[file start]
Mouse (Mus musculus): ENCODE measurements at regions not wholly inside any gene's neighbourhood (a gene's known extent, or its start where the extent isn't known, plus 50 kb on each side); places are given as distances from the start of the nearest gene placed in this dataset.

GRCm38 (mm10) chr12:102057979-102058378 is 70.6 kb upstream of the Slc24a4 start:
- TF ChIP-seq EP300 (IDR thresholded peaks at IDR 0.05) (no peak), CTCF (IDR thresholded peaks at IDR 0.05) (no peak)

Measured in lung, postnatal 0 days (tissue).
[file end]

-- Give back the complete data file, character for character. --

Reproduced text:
Mouse (Mus musculus): ENCODE measurements at regions not wholly inside any gene's neighbourhood (a gene's known extent, or its start where the extent isn't known, plus 50 kb on each side); places are given as distances from the start of the nearest gene placed in this dataset.

GRCm38 (mm10) chr12:102057979-102058378 is 70.6 kb upstream of the Slc24a4 start:
- TF ChIP-seq EP300 (IDR thresholded peaks at IDR 0.05) (no peak), CTCF (IDR thresholded peaks at IDR 0.05) (no peak)

Measured in lung, postnatal 0 days (tissue).